|TWO-SEAT LIGHT HIGH-WING MONOPLANE||Virtual Aircraft Museum / United Kingdom / Westland|
The Widgeon was the first high-wing monoplane to be built by Westland, and was the first of a basic series which led eventually to the famous Lysander monoplane. The design originated as the result of a discussion regarding the relative merits of a biplane or a monoplane, to be entered in the Air Ministry's Light Aeroplane Competition of 1924, and as both types had promising points in their favour it was decided to build one of each.
Originally intended to be powered with a twin-cylinder Bristol Cherub engine, the Widgeon was eventually flight-tested with a three-cylinder Blackburne Thrush engine. At the Competition trials, held at Lympne in the autumn of 1924, the machine was flown by Captain Winstanley, but was unluckily wrecked by a down-current on its first circuit of the course.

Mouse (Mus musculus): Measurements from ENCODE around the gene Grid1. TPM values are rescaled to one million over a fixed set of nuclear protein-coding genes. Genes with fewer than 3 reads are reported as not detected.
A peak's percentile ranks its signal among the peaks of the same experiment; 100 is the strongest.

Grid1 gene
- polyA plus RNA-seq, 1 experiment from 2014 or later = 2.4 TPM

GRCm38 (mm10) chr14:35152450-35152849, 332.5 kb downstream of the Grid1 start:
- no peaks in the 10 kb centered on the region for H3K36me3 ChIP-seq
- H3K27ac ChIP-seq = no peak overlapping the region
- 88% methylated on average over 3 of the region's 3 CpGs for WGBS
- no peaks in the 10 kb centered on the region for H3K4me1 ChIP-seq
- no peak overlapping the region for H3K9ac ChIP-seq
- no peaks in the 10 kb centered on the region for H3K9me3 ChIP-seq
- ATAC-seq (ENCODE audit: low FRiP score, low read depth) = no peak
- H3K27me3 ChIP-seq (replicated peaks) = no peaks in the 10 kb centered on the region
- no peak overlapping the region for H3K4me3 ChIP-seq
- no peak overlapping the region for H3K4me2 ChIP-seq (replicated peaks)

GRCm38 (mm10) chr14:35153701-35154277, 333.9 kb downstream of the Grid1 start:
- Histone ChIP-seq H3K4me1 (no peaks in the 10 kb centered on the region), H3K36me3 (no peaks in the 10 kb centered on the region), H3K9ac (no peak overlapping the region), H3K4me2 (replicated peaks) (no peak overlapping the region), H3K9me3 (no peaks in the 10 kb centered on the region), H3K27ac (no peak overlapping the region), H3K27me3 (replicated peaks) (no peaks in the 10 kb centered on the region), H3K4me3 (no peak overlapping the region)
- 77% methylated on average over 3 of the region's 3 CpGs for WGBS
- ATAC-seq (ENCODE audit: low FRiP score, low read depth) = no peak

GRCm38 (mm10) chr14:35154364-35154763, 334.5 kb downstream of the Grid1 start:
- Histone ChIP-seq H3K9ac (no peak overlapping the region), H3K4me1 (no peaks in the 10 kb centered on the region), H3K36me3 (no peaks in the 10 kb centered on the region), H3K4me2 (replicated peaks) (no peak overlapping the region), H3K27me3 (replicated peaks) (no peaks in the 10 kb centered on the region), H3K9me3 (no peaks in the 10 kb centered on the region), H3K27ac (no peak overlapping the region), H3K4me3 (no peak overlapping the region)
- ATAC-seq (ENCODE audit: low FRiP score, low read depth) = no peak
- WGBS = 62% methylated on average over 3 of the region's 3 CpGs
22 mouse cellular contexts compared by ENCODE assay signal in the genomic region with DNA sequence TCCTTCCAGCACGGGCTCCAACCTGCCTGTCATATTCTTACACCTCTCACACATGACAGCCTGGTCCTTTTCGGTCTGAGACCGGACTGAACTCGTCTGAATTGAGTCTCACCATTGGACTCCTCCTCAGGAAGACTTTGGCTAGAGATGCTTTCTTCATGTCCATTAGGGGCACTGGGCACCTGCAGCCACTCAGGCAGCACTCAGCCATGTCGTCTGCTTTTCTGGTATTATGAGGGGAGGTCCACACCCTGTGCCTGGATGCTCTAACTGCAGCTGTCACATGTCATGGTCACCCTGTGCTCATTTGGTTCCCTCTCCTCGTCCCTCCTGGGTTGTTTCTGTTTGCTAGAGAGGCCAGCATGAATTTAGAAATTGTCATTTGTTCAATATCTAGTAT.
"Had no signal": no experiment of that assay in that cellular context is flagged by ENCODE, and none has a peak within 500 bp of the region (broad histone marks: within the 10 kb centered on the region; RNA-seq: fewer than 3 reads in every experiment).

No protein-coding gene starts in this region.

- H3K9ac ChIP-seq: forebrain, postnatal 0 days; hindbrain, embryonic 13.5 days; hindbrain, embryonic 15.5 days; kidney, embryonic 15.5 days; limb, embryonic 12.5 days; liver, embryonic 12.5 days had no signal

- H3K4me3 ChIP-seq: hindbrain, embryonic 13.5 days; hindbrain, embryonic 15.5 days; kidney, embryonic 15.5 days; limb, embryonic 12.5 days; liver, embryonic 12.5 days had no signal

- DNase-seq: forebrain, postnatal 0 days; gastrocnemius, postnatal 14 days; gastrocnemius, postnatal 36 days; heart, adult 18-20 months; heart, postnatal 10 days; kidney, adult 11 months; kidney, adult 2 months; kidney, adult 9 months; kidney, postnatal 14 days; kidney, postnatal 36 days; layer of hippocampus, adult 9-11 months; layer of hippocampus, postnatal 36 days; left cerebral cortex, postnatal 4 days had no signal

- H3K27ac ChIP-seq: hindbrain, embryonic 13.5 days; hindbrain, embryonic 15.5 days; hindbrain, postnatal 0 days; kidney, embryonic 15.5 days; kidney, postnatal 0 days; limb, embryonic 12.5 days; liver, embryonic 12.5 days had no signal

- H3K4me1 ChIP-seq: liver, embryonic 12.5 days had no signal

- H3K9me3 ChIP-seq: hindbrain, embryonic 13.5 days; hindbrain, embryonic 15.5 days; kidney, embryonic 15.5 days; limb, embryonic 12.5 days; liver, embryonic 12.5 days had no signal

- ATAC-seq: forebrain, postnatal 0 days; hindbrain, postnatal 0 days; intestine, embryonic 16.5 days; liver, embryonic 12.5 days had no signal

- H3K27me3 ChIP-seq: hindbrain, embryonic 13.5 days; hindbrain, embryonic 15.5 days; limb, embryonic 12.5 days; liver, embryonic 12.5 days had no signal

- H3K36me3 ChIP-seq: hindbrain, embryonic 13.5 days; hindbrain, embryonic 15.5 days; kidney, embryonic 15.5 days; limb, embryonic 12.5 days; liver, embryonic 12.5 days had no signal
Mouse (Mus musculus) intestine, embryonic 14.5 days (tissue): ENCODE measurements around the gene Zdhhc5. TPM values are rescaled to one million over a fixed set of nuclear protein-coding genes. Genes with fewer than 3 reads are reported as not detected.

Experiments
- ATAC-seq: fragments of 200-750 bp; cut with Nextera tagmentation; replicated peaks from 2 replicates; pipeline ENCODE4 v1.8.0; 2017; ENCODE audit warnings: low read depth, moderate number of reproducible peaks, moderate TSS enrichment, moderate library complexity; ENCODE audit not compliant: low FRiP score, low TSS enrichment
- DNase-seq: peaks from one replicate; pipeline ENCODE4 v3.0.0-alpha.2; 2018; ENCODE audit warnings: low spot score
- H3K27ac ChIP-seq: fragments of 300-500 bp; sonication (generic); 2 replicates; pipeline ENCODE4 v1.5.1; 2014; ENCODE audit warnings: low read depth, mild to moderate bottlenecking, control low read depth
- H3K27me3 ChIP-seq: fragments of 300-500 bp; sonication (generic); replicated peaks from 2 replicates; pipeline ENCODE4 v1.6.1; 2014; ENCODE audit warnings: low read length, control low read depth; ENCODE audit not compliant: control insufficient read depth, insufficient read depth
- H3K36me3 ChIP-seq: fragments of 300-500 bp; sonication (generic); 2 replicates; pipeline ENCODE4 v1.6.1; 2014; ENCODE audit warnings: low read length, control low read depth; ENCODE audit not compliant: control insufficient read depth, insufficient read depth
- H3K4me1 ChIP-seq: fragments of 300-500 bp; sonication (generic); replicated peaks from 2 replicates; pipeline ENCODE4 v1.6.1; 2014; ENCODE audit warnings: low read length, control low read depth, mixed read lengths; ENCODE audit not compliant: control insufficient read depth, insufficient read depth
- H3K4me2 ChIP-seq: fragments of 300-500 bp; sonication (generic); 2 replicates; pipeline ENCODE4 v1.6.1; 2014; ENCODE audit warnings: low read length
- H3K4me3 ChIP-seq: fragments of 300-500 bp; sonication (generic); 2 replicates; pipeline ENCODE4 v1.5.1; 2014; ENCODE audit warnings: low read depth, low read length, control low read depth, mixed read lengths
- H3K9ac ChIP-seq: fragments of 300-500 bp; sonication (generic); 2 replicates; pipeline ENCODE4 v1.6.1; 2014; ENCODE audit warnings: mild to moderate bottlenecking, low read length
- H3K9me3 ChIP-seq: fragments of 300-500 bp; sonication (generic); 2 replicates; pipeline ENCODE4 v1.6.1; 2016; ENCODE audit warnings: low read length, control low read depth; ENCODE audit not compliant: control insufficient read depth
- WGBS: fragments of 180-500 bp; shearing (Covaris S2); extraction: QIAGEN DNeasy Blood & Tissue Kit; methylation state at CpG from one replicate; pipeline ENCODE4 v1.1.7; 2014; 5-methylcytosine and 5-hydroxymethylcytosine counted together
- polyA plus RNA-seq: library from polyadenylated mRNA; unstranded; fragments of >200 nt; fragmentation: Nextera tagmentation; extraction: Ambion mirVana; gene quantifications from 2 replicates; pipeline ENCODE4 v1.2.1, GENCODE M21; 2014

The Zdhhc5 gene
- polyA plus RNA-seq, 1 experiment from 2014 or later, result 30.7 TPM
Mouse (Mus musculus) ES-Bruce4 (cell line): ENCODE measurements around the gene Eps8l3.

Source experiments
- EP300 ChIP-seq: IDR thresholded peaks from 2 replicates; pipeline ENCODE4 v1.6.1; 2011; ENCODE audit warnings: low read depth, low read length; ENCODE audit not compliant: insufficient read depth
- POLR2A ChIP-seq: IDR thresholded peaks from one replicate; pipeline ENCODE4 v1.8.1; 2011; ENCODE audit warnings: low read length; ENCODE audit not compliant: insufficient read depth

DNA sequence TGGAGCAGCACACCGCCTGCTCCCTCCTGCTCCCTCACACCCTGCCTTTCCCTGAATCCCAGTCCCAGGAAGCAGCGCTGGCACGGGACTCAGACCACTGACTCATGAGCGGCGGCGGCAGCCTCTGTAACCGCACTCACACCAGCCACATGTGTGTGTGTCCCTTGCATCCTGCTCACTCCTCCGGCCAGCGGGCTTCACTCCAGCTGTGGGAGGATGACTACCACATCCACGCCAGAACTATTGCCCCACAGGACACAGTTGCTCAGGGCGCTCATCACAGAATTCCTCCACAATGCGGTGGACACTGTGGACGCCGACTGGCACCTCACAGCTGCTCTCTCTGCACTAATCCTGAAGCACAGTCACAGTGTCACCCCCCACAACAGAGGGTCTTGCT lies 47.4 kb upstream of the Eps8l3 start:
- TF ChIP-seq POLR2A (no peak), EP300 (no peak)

Undismayed by this set-back the Westland design team, realising that the Widgeon was underpowered, had it rebuilt and fitted with the more powerful Armstrong Siddeley Genet engine, a five-cylinder radial of 70hp. The results of the competition, incidentally, proved that engines in the 30-40hp class were quite unsuitable for two-seat light aeroplanes.
With the new engine installation the machine became known as Mark II of the series, and was used by Westland for full-scale tests of various theories connected with monoplane design. In the late twenties the Widgeon Mark II took part in many sporting flying events, eventually becoming the property of Dr. Whitehead-Reid, of Canterbury.
A.H.Lukins "The Book of Westland Aircraft", 1943